LordJim Well, your guess is only part right.  My interest lies in the simple and quite reasonable ideas that "Dragon" is a much older term that was used to describe real things in a time before the word Dinosaur was invented.  Likewise, it is simple FACT that if you do a bit of research into older definition of words (like in a time when the KJV would have been translated, the word unicorn is clearly referring to the one horned rhinoceros.  

I'm not your pal.  You can try to paint pictures of people who can see past the atheistic lies as someone who is childish all you want.  It doesn't change that fact that you are simply being ignorant of facts, as I have discussed.  

Not really sure what your issue is with the term "Mainstream science community".  That's exactly what it is... the majority (but definitely not all) of scientists interpret scientific information according to a certain, accepted agenda.  Some people--like myself--view these ideas as nothing short of one interpretation, or possibility, of many.  Others choose to bow down to it like its a religion. 
cjeffblanchr wrote:
Gerry1of1 see my reply above to holygod.
cjeffblanchr wrote:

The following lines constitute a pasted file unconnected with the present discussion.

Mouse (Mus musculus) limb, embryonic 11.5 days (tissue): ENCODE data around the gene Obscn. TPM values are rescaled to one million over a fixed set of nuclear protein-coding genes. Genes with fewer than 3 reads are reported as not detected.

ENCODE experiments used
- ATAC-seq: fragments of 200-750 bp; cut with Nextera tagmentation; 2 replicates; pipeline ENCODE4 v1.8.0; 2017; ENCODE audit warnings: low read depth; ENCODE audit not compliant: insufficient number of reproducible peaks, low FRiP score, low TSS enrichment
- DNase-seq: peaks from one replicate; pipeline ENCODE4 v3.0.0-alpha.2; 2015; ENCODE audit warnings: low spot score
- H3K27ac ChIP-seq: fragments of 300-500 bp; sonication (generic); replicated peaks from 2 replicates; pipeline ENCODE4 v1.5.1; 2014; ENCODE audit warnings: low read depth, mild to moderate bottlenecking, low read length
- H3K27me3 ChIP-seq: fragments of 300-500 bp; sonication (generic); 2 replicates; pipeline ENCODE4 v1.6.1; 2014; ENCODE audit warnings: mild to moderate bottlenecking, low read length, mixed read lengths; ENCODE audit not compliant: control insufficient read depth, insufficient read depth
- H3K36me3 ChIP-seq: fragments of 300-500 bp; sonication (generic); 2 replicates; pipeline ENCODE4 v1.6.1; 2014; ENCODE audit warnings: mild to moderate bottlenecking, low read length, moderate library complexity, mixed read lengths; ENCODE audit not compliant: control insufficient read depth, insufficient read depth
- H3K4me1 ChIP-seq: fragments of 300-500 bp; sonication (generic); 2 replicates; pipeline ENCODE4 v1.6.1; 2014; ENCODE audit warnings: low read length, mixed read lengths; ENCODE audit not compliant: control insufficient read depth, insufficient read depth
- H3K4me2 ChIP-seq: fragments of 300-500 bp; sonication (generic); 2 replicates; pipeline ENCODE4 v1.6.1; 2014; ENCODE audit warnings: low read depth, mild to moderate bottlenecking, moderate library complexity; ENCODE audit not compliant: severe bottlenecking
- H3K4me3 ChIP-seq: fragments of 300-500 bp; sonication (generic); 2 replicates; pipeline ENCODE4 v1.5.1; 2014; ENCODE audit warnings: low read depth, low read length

tholygod You're playing with words here.  The likely reason that it adds "before me" is because the jews lived amongst idolaters, which seeped into their culture.  Although God would likely have preferred that the people did not regard idols as gods, the main intent was that the people understand that there is only one true god above them all, himself.  Idolatry was so ingrained within cultures of this time, that the most important part was to keep himself seaparated and above the false gods in the minds of the people.
cjeffblanchr wrote:
LordJim So I'm guessing that mainstream science is something you consider to be gospel, so to speak.
cjeffblanchr wrote:
Gerry1of1 You can't be that ignorant.  If it says dragons then it means what the writers regarded as dragons, not what we regard as dragons now.  Same with unicorns.  You can't just ignore the evolution of language and translation.  If you think you can, then you really have no place in any kind of intelligent discussion.
cjeffblanchr wrote: